Shutting down the extra chromosome in Down’s syndrome

NGeo downs
Image via National Geographic. Credit: U.S. Department of Energy Human Genome Program.

Many genetic disorders are caused by faulty versions of a single gene.

But Down’s syndrome happens when people are born with three copies of the 21st chromosome, rather than the usual two. This condition, called trisomy, leads to hundreds of abnormally active genes, not just one. You cannot address it by correcting a single gene. You’d need a way of shutting down an entire chromosome.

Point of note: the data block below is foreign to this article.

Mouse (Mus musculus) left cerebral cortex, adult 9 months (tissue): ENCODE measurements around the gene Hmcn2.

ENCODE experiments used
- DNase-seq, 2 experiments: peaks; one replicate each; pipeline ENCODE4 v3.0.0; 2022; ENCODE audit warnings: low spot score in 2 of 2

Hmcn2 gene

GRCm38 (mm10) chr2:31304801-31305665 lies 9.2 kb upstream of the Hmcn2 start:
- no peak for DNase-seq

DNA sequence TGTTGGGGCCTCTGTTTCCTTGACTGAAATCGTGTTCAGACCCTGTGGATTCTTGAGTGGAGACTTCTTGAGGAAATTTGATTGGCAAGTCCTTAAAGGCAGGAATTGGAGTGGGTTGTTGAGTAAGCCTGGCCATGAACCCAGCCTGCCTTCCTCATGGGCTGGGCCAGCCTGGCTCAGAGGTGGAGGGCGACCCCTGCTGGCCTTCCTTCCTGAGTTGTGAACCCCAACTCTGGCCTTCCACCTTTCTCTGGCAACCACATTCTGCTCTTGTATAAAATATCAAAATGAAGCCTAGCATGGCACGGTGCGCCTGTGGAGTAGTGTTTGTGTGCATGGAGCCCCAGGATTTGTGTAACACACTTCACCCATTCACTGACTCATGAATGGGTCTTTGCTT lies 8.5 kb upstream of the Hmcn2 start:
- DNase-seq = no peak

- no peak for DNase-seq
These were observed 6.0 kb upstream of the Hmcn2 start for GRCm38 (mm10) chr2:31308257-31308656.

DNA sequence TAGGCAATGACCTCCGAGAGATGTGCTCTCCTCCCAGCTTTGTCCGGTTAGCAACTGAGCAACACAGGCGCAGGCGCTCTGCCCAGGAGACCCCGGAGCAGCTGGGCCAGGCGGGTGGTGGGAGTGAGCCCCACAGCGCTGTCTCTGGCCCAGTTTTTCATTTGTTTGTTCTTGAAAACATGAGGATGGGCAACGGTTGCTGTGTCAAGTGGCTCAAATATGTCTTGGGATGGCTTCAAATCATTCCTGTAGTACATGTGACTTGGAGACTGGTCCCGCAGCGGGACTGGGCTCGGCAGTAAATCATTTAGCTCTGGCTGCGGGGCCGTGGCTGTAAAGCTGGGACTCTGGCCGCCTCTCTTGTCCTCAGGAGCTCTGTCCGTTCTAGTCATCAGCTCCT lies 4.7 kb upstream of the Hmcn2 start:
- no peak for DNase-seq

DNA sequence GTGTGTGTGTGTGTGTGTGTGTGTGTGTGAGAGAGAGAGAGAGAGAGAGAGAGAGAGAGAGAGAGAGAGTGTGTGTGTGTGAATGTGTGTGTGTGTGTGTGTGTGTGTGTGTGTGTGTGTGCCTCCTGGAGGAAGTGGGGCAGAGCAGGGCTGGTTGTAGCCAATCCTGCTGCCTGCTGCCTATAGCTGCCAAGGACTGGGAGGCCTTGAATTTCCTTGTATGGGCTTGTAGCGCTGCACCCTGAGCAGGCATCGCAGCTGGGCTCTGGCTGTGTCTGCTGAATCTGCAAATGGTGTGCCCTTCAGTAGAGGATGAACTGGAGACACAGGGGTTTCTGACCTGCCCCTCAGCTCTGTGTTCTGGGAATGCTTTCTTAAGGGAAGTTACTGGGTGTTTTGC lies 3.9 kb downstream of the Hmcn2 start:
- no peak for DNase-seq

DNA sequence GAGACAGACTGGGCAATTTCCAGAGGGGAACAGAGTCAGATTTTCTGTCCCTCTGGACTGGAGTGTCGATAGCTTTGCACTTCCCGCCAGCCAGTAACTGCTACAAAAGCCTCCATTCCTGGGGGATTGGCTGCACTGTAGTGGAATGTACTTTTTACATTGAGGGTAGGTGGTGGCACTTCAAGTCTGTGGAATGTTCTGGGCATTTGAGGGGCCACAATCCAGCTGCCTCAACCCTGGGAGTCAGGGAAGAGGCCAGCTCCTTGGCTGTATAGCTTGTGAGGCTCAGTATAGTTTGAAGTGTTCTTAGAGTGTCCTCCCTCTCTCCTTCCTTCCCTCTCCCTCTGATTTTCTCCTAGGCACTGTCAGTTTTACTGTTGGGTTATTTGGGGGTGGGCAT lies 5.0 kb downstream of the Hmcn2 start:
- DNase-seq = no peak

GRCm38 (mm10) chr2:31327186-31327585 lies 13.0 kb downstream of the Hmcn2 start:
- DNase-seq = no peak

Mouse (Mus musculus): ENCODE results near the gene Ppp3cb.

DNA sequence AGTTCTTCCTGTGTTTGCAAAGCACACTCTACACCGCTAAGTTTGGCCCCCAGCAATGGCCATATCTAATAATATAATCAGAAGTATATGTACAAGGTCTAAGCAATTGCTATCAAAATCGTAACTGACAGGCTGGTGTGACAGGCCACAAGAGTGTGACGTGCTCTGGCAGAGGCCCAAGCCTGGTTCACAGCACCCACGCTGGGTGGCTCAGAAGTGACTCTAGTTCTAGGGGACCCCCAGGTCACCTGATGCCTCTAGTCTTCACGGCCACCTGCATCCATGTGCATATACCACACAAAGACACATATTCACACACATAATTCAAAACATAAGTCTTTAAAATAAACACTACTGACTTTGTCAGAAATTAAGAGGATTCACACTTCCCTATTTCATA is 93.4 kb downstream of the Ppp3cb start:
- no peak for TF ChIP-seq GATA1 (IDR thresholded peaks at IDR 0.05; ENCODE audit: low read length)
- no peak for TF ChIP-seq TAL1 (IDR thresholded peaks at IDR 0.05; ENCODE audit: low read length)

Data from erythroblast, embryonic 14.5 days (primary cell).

Researchers have demonstrated the ability to do just that, using the gene XIST to shut down one copy of chromosome 21 in cells in the lab.

Read the full article here: Shutting Down the Extra Chromosome in Down’s Syndrome Cells

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